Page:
The Perfect Life #16: Rockford Filing

The Perfect Life #16 by Dr. Perfect

Rockford Filing

Dear Dr. Perfect,

What is your favorite episode of “The Rockford Files?” I need to know for my dissertation in American Studies.


Dissertating from the Midwest


Dear Dissertator,

I’m surprised that I don’t get more letters about The Rockford Files. My favorite episode would have to be when Rockford was hot on the case of the Grim Reaper, a slasher terrorizing the streets of NYC.

Sorry, that’s the wrong 70’s detective drama. I was thinking of “Kojak.” I meant to reference the thrilling caper involving the disappearance of a wealthy socialite on the eve of her wedding. In “Lover’s Beware,” all signs point to a jealous ex who also happens to be the Governor’s son. No, that was an episode of Columbo!

Understand that I was raised on so many of these shows, they sometimes overlap. In addition to The Rockford Files, Kojak, and Columbo, we had Hawaii Five-O, Cagney and Lacey, Remington Steele, Magnum P.I., Murder She Wrote, and several others. Who can forget the disheveled Peter Falk, or the thickness of Tom Selleck’s mustache? The seventies and eighties were classic television. Back then, we had one TV, three networks, and lots of crack cocaine.

My grandmother was a big fan of Murder She Wrote and would often have it on when family visited. She even wrote her own fan fiction teleplays and asked for my feedback. In reading them, I think she missed the point of the show. Angela Lansbury’s character, mystery writer and amateur detective Jessica Fletcher, doesn’t actually commit the murders herself; she solves them. My grandmother’s stories always centered around the Fletcher character killing all of those who wronged her and then writing about it. There was the landlord, the loud neighbor, the rude parking attendant, and even her coach potato husband before Fletcher was “widowed.” My grandmother described her reimagining as intentional and said that the series would fare much better if Fletcher was revealed to be the murderer at the end of each episode.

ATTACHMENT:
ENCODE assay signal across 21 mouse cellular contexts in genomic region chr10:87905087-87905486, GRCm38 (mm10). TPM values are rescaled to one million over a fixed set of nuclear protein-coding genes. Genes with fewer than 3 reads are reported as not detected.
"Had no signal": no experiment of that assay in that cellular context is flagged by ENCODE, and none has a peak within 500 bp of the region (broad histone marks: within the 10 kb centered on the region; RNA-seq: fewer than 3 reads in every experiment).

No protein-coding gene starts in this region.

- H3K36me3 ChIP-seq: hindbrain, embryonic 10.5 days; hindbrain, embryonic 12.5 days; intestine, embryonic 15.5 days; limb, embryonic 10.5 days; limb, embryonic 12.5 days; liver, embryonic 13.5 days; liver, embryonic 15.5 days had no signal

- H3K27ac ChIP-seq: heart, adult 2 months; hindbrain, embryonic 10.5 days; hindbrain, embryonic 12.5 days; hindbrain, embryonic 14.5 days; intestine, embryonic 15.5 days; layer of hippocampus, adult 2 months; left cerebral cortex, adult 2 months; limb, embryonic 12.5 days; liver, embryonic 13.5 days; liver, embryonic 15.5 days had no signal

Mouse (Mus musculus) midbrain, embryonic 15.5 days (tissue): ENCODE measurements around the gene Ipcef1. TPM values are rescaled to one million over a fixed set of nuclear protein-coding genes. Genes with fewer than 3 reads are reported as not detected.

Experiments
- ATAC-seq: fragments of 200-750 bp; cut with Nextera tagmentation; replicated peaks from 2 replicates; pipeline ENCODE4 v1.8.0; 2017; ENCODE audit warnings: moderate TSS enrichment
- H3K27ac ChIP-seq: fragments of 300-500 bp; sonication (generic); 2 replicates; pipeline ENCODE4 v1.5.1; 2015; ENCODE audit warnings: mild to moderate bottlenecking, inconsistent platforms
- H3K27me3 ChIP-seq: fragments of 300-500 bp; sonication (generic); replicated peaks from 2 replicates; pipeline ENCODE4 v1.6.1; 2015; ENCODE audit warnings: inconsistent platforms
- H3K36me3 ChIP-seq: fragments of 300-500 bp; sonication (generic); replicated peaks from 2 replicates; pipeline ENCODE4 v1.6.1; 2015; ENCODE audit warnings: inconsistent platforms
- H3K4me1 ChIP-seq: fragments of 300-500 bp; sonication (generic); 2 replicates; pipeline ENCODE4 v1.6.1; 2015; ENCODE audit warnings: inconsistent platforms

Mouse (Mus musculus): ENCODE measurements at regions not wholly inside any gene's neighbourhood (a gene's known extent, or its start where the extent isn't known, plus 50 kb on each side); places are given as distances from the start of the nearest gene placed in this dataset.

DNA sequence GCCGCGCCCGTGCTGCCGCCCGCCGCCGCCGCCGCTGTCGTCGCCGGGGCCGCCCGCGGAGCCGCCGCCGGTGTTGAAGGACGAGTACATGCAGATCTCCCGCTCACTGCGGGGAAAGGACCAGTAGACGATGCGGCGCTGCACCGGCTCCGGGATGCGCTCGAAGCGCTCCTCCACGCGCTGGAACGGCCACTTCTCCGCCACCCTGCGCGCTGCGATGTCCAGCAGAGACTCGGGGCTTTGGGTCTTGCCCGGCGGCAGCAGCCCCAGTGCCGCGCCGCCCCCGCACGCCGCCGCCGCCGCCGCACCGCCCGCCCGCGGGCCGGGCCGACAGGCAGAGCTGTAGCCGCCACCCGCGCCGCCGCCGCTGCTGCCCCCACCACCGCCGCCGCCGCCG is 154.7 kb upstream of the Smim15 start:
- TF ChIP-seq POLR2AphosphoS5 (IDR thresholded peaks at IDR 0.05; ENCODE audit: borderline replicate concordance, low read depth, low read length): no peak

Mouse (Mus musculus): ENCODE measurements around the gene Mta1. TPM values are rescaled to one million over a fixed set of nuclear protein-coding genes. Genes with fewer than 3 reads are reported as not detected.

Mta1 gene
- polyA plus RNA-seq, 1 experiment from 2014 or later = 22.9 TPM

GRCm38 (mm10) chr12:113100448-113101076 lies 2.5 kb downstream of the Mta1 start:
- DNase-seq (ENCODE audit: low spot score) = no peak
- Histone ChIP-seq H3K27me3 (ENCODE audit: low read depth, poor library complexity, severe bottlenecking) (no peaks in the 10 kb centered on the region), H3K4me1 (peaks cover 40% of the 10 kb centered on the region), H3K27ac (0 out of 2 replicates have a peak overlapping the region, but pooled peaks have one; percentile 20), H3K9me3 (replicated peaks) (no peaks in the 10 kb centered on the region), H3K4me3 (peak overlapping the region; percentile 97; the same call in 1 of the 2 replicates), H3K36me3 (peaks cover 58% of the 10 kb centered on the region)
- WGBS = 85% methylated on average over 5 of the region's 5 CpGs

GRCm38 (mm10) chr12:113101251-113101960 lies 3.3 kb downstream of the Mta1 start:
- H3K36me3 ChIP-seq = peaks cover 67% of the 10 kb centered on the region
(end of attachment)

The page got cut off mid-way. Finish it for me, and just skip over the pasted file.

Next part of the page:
Maybe she was right.

Robert Urich himself came to me in a dream, fresh from his success as the titular P.I. in Spenser: For Hire, and told me that no detective show was better than Mannix. I told him that I must have missed that show because it didn’t ring a bell. Urich then said, “Well, what about Charlie’s Angels?” I asked, “Are they detectives or what?” I always thought they were secret agents. That’s when his alpaca took out a chainsaw.

Thanks to your letter, I’m now consumed with TV detective nostalgia. All the various theme songs, old hair styles, plaid suits, and freeze frame credits are coming back to me. I’ll need to walk this off. The answer to your questions lies somewhere between the episode about the jewel thief or the one about the insurance fraudster. Did Rockford ride a horse, or am I thinking of Maverick?

Dr. Perfect has slung advice across the globe for the last two decades due to his dedication to the uplift of the human condition.

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